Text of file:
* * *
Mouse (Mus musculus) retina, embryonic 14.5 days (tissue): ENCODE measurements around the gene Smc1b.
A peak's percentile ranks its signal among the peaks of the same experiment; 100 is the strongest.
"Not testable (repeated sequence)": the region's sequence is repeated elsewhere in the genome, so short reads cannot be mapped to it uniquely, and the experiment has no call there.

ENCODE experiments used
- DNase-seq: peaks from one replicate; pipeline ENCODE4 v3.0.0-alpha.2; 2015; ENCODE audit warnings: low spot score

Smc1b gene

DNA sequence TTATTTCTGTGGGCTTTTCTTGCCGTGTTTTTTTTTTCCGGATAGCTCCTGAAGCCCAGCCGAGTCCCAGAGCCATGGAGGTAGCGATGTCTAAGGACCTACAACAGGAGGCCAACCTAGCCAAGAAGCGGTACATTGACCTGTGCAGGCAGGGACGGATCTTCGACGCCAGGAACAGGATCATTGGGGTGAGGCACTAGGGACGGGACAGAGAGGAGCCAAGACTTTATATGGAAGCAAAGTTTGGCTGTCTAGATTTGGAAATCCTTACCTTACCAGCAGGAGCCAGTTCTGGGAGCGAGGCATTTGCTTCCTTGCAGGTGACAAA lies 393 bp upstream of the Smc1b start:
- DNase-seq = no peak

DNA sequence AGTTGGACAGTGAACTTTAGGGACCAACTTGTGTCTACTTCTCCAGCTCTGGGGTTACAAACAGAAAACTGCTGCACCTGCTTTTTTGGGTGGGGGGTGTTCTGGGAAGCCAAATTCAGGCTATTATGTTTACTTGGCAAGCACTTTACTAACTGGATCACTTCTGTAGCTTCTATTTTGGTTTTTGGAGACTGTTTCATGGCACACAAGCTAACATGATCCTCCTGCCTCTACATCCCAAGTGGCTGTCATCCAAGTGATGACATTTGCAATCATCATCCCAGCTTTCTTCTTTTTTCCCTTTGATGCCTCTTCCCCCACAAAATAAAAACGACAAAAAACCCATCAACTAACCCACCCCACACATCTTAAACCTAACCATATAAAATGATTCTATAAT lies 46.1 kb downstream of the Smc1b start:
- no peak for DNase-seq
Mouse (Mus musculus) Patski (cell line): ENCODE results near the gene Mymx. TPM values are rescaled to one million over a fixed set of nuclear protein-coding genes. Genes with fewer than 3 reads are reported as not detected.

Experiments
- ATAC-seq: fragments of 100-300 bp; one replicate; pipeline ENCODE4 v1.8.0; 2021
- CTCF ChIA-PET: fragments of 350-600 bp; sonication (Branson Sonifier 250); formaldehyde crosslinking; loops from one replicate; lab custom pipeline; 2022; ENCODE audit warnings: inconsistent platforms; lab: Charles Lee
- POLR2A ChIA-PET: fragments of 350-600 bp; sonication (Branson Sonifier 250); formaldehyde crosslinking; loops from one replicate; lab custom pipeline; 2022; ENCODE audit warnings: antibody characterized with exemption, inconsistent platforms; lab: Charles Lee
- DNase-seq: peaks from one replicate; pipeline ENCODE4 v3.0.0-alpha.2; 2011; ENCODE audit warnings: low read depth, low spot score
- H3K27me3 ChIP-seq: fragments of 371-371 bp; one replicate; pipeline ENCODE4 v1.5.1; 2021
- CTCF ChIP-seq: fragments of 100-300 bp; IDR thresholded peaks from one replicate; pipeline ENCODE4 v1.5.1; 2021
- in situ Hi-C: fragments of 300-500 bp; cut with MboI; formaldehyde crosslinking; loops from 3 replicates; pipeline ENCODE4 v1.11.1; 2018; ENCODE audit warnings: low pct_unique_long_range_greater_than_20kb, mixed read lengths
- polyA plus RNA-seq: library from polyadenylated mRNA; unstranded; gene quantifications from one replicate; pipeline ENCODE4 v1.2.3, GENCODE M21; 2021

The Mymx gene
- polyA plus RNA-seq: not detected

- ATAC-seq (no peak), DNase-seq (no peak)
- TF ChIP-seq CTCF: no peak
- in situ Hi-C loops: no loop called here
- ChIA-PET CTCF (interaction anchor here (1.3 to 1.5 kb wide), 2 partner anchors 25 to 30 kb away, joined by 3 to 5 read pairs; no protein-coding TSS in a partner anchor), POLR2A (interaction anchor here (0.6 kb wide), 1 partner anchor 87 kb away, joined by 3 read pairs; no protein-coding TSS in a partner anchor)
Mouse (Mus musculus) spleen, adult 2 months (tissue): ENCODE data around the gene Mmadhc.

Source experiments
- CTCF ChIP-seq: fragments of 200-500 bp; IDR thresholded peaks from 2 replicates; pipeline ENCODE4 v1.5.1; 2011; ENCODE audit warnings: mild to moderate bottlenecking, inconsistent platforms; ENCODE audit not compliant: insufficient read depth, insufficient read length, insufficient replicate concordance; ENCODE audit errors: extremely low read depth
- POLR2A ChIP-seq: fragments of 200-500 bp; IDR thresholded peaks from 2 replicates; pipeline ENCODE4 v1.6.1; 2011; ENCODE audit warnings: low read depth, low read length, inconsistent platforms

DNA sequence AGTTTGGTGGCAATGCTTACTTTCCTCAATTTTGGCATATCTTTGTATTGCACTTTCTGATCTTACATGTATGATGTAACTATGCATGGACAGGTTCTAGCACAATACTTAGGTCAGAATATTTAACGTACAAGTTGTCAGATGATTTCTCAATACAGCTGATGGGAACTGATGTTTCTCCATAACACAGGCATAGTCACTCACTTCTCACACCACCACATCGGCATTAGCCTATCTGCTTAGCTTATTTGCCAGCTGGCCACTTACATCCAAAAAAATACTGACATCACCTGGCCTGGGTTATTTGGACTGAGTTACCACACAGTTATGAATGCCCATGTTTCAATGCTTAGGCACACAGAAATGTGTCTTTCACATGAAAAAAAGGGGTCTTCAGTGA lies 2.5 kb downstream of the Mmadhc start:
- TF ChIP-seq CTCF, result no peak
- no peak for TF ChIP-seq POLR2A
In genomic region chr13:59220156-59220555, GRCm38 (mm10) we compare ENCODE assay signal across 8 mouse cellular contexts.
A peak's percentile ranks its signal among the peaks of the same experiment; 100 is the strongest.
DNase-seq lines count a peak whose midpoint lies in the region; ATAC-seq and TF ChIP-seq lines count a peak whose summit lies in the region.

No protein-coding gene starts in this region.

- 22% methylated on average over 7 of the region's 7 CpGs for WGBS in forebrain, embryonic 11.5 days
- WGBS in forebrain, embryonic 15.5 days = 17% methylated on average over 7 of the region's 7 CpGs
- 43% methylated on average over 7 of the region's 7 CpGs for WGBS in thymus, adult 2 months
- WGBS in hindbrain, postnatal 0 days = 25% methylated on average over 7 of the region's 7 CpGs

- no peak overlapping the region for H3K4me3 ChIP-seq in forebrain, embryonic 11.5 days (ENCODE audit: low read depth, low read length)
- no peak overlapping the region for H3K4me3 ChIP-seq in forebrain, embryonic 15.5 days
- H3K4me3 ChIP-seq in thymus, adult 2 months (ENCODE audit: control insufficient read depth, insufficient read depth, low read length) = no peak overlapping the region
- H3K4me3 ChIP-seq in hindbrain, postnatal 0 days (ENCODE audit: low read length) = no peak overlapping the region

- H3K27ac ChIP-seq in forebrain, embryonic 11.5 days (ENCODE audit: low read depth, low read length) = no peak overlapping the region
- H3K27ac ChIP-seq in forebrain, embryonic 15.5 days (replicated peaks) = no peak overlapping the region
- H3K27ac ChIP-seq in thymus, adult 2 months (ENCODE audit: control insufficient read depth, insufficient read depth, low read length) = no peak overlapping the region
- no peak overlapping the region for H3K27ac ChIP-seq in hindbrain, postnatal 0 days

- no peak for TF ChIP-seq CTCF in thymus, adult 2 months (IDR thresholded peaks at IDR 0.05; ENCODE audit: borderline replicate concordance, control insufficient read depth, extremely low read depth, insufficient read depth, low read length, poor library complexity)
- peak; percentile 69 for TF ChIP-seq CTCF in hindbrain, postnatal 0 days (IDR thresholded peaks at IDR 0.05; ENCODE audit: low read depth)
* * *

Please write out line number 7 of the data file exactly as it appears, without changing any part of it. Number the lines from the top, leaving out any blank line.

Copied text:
DNA sequence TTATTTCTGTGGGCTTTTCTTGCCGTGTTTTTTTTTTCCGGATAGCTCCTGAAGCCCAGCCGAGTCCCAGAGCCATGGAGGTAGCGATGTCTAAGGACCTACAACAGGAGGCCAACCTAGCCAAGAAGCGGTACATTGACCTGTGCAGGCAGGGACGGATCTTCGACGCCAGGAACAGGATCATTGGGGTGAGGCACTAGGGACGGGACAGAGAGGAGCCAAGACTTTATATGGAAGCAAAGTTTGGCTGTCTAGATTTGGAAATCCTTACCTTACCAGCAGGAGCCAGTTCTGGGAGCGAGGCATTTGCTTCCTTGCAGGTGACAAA lies 393 bp upstream of the Smc1b start: